Tools #other
Read time: 03'29''
26 January 2023
How to manage your time better
Unsplash © Lukas Blazek

How to manage your time better

It’s the start of the year, you probably have a long list of resolutions, or perhaps you have read that 100th book telling you to wake up at 4am, take cold showers to be the best version of yourself...

Well, there are easier ways to be productive and be a better leader for your team of company.

Step 1: understand where you add value

As a CEO or co-founder of a startup or scale up you might have the reflex to take on everything under the sun, whether it be reporting, admin tasks or investors meeting. The key to being more productive is focusing on specific tasks – you can’t do it all, so it’s probably best to pick what no one else but you can do.

A good way to assess how you spend your weeks is to track your time; you can do it by putting blocks in your calendar when you are doing something in order to audit yourself at the end of the week, or you can write it on excel, or check your to-lists. The main goal of this step is to be able to understand roughly where you spend most of your time. Create categories that make sense to you; it can be admin, meetings, projects or 1:1s, client meetings, financial reviews; you want to make sure you have up to 5 buckets so you don’t make it too complex for yourself.

So now that you know how you spend your time, take a look at where you truly add value. For this ask yourself “what can only be done by me?”. If you notice that you spend 50% of your time managing small projects, or doing reporting or admin tasks, then something might be off. As a leader, you have a unique position in the business and should be focusing on where your skills and knowledge truly make a difference. Usually these would be setting the strategy or vision for the team, managing and coaching your direct reports, working on external relationships with investors or other founders for example.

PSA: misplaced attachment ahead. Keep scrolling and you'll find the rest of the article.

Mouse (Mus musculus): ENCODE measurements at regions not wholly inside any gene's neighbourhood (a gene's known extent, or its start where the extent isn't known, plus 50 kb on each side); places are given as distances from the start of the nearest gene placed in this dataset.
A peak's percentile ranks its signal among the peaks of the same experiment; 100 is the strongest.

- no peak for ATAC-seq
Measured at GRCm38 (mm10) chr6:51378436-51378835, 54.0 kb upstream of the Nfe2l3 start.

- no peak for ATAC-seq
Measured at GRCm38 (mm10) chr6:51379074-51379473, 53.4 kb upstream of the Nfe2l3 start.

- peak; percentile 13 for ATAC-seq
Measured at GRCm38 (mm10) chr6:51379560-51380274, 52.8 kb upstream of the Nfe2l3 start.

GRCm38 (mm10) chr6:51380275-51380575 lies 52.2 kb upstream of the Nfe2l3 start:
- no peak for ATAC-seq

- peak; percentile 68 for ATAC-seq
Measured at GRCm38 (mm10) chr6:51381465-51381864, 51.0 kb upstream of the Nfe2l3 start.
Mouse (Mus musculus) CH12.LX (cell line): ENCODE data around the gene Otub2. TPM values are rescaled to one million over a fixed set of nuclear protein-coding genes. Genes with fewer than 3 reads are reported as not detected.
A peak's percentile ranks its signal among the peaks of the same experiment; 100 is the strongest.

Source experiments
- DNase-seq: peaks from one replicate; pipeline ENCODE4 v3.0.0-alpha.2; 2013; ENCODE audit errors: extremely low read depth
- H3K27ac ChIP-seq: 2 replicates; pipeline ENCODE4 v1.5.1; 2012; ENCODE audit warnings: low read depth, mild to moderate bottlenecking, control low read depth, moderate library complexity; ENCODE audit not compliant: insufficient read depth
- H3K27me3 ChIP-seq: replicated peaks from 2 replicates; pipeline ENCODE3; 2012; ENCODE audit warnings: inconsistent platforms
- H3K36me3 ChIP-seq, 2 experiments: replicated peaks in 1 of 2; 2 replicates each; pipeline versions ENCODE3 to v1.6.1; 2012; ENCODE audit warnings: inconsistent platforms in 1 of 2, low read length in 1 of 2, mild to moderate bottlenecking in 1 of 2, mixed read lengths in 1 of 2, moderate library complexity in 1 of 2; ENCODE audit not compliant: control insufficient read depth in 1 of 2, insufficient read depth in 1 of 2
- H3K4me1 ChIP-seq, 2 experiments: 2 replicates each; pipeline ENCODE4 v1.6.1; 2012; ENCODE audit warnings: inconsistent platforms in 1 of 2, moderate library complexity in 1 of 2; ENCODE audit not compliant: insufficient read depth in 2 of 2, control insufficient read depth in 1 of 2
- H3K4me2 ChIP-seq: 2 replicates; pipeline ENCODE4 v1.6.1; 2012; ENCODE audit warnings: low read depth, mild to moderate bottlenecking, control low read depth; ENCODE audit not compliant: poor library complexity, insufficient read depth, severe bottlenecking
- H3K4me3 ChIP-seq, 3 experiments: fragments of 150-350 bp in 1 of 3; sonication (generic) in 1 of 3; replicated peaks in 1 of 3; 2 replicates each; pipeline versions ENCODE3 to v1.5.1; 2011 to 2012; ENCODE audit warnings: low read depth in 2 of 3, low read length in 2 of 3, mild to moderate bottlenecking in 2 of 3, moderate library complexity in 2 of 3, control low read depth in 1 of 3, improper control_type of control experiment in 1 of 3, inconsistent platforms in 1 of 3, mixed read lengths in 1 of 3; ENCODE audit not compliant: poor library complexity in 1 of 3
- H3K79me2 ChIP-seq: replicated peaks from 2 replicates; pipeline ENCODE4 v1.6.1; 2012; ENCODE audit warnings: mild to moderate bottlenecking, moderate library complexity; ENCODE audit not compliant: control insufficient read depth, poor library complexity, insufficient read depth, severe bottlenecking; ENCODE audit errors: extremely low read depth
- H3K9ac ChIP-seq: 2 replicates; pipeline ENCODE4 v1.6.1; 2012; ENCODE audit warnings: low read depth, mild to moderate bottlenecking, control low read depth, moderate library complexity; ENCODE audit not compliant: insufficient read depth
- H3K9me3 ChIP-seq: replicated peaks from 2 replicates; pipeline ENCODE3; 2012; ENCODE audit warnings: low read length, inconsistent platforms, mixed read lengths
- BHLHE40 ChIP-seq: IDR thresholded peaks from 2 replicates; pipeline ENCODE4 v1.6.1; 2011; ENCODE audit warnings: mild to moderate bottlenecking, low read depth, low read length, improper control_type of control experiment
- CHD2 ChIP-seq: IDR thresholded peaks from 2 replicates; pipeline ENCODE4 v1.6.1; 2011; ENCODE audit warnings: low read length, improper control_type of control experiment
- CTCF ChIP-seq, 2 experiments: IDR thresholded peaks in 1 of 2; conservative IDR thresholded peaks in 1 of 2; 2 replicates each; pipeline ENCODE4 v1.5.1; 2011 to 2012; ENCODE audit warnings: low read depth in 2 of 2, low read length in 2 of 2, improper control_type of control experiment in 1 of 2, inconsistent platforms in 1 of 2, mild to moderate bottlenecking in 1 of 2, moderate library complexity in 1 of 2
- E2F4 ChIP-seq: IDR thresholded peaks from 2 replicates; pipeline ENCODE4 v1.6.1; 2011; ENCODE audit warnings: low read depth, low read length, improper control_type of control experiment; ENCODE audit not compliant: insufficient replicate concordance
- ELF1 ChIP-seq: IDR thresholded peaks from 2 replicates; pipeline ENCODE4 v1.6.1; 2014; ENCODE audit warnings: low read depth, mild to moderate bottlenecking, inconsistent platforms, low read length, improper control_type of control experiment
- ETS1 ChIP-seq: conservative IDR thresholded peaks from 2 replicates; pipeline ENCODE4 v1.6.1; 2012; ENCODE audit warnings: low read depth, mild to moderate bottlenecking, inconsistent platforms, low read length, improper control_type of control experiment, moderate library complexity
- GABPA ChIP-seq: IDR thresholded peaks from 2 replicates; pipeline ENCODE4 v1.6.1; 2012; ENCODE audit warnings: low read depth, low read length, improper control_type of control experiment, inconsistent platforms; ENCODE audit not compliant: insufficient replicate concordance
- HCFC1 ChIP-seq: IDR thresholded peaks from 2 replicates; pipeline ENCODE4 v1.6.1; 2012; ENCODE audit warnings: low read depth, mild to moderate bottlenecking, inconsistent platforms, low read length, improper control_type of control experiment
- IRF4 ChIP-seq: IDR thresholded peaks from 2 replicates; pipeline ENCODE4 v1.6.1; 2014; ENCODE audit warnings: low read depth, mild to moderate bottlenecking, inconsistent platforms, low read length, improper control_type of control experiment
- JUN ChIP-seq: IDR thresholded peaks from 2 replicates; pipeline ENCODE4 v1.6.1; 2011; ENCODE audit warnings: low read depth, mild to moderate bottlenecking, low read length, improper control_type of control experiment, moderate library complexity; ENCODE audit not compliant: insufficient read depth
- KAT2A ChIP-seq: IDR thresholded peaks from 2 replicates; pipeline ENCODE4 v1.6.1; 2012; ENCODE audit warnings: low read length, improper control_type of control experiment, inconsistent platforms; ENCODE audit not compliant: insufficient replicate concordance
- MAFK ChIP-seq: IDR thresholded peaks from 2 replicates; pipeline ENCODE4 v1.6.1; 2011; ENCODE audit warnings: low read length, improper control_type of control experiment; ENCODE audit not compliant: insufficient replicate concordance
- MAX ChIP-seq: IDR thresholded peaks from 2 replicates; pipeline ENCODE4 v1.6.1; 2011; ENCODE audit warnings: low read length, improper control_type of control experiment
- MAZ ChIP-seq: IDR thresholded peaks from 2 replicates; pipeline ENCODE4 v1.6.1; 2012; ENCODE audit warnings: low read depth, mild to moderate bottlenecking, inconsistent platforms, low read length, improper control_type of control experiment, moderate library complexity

Step 2: What can you delegate?

If you’re still not sure what you can delegate, a good mental model to use is the Eisenhower matrix which splits work or tasks between the level or urgency and importance. The tasks you should be delegating are the ones that fall in the:

  • urgent but not important; so it needs to get done but not necessarily by you (for example managing payroll, doing weekly reporting),
  • and the tasks that are important but not urgent; these can be admin tasks, smaller projects, repetitive work or specialist work.

Now of course, you might keep some of the important tasks to do yourself, but the model helps you see what needs to be prioritised by you.

If you’ve done this step well you probably have a list of things to drop from your to-do but you’re now wondering who takes these on. There are different ways to delegate;

  • get an assistant; a lot of CEOs or leaders don’t see the value or wait until they are drowning to get someone, but onboarding an assistant early on helps you delegate some of the tasks that will creep up but always need to be done.
  • lean on your existing team; is there someone if your team with more bandwidth who can take on an extra project? or can you empower more of your leaders or heads of department to look at metrics for example.
  • get fractional help; by either working with freelancers, or part-time workers. This is ideal if the work is temporary, or you don’t have the budget yet to bring someone full time.
  • hire people; if you notice a project or work will require more time to support then you might want to look at hiring someone in your team to help. If you need more of a Swiss army knife you might want to consider hiring a chief of staff or special projects manager.

Step 3: time box

Now that you have a list of tasks you can focus on and have delegated the rest, you’ll need to organise your week to make sure things get done on time. When doing this, take into account your personal time too, start by listing what needs to be done and what you want to do in a week; this can include picking up your kids, dinner with friends, going to the gym, etc. Make sure you block this time in your calendar first.

Then, add the work meetings, and time block for deep work to not be interrupted.

Once this is done, give it a try for a few weeks and notice what actually happens or not (do you have a “no meeting” zone in a calendar that no one respects? do you always move certain meetings, etc), and adapt your calendar as you learn about how you work.

If you are looking for fractional support, or have more questions on how to be more productive with your time, you can book a free consultation with me at

Alice Ivanoff is the founder of Alice Ivanoff Ltd, a consultancy to support founders tackle challenges and lead well run companies.